TEHRAN, Iran—The top leaders of Iran's elite Revolutionary Guard publicly acknowledged they had taken over the nation's security during the post-election unrest and warned late Sunday, in a threat against a reformist wave led by Mir-Hossein Mousavi, that there was no middle ground in the ongoing dispute over the reelection of President Mahmoud Ahmadinejad.
Maj. Gen. Mohammad Ali Jafari, commander of the elite military branch, said the guard's takeover of the nation's security had led to "a revival of the revolution."
"Because the Revolutionary Guard was assigned the task of controlling the situation, [it] took the initiative to quell a spiraling unrest. This event pushed us into a new phase of the revolution and political struggles and we have to understand all its dimensions."
Meanwhile, the guard's commander in chief, Supreme Leader Ali Khamenei, warned Western leaders against exploiting the nation's political turmoil for their own ends.
"The Western governments should be careful about their hostile words and behavior because the Iranian nation will react," he told supporters on the occasion of the birthday of the Shiite saint Imam Ali. "We take into account the interfering words and behaviors of these governments and their attitudes will definitely affect the future of Islamic Republic of Iran's relations with them.'
His speech, broadcast on state television, followed Vice President Joe Biden's comments that the U.S. would not stop an Israeli attack on Iran's nuclear facilities.
"Even if the Islamic Republic leaders are at odds on certain affairs, they are united against the enemy as far as the safeguarding the country's independence is concerned," he said.
Many officials had said that the Revolutionary Guard had taken control of the nation's security in the wake of weeks of unrest that followed the June 12 vote, which opposition leaders claimed was stolen by Ahmadinejad, the incumbent.
Jafari's comments came the closest yet to publicly acknowledging what government supporters describe as a heroic intervention by the Revolutionary Guard and critics decry as a palace "coup d'etat" instigated by military elites loyal to Khamenei.
Opposition figures and protesters are preparing for massive nationwide rallies called for Thursday, the 10th anniversary of a 1999 attack by pro-government militiamen on the dormitories of Tehran University that led to weeks of political unrest.
The Basiji militia, which was formally placed under the command of the Revolutionary Guard earlier this year, is also said to be mobilizing to crack down on the demonstrators.
Over the weekend, Grand Ayatollah Assadolah Bayat Zanjani launched a broadside against the mass arrest of reformist activists and protesters.
"Every healthy mind casts doubt on the way the election was held," said the high-ranking clericin a statement distributed online. "More regrettable are post-election large-scale arrests, newspaper censorship and website filtering, and above all the martyrdom of our countrymen whom they describe as rioters."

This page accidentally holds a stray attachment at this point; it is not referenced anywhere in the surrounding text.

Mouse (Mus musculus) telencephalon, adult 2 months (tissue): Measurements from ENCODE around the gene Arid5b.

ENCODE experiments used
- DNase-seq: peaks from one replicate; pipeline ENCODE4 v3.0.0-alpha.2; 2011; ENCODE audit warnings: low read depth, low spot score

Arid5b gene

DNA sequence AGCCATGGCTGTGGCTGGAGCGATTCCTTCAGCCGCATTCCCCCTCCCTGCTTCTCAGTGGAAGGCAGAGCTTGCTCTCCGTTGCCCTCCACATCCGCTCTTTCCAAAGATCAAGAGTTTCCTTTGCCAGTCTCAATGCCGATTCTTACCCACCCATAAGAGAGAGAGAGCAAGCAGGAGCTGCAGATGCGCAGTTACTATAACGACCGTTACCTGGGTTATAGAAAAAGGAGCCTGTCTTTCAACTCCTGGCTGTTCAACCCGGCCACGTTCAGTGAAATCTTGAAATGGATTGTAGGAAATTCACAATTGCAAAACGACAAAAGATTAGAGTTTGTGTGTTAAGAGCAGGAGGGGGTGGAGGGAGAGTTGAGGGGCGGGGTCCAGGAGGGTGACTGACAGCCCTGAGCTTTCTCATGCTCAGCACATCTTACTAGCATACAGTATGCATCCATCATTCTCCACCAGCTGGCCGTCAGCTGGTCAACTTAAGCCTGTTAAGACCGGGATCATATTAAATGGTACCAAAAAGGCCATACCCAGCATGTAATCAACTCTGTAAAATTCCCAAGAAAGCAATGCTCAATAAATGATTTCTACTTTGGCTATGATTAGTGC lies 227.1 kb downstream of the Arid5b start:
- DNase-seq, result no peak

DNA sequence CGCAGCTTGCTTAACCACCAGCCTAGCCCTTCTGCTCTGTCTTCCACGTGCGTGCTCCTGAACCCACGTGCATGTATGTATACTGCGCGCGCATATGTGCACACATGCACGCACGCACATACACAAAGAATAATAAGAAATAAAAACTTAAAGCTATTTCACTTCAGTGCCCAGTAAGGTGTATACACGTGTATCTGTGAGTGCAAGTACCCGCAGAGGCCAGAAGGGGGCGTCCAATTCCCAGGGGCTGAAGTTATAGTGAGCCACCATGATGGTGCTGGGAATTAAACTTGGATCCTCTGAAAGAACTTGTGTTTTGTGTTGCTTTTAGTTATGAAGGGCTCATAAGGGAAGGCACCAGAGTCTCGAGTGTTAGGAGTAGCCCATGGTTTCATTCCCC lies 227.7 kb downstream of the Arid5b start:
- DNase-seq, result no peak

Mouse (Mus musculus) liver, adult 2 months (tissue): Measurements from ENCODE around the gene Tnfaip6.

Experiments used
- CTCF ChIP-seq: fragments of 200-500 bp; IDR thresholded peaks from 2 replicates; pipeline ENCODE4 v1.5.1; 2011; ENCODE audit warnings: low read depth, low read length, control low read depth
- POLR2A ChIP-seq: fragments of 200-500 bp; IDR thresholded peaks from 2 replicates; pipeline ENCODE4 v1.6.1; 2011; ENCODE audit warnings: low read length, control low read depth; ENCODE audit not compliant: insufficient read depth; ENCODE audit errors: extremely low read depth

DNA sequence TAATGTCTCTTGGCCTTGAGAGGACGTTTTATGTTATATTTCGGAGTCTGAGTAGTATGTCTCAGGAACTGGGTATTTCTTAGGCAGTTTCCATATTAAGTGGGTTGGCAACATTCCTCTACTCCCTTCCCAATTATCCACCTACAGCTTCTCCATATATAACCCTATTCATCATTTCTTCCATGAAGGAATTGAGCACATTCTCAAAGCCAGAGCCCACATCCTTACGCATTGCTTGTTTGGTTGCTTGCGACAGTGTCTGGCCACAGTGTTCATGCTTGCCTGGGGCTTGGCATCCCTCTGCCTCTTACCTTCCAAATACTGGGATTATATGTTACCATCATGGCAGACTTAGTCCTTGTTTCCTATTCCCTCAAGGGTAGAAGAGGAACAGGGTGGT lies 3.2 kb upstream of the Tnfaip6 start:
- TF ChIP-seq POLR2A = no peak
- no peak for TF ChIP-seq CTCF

The families of those detained spoke out harshly against the government. "My father is a defender of pure Islam," Mehdi Saharkhiz, the son of journalist Issa Saharkhiz, who remains in prison, wrote today, Father's Day in Iran, in a letter posted to various websites.
"My father has done his utmost to defend the republican nature of the regime," he wrote. "He wants to establish religious democracy, but you and your accomplices prefer your mundane interests to anything else."
The Revolutionary Guard is trying hard to stifle such criticism.
"Today, no one is impartial," Gen. Yadollah Javani said at the Sunday news conference, according to the Islamic Republic News Agency. "There are two currents -- those who defend and support the revolution and the establishment, and those who are trying to topple it."
The uniformed Revolutionary Guard leaders, joined by the turbaned cleric Ali Saedi, Khamenei's representative, said they would play a more active role in defending the Islamic Republic's core values, though they insisted this should not be interpreted as meddling in politics.
"The Revolutionary Guard is tasked with defending the revolution and it has to play a determining role in protecting and eternalizing the revolution," said Jafari, in comments posted to government websites. "Such an attitude does by no means mean interference with politics."
The guard and its allies have rarely refrained from entering daily politics. As Mousavi's supporters described plans to create a new political party Sunday, an editorial in today's editions of Sobh Sadegh, a newspaper close to the Revolutionary Guard, argues that the powerful Guardian Council should bar "liars and rabble-rousers who were running for president" from taking part in electoral politics.
But Khamenei's speech contained some conciliatory gestures toward Mousavi supporters, who include reformist clergy and politicians. After his deputies for weeks equated peaceful demonstrators with rioters, Khamenei said it was foreigners had described Iranian people as rioters.
"Rioters were a minority who received budget allocated by some Western governments," he said.
"It is natural that some Iranians feel depressed and sad due to the failure of their preferred candidate," he said. "The Islamic regime feels compelled to deal with those who threaten people and disturb their life and serenity. But the authorities should be careful to not mistake enemy for friend and consider friends as enemies just for a single error."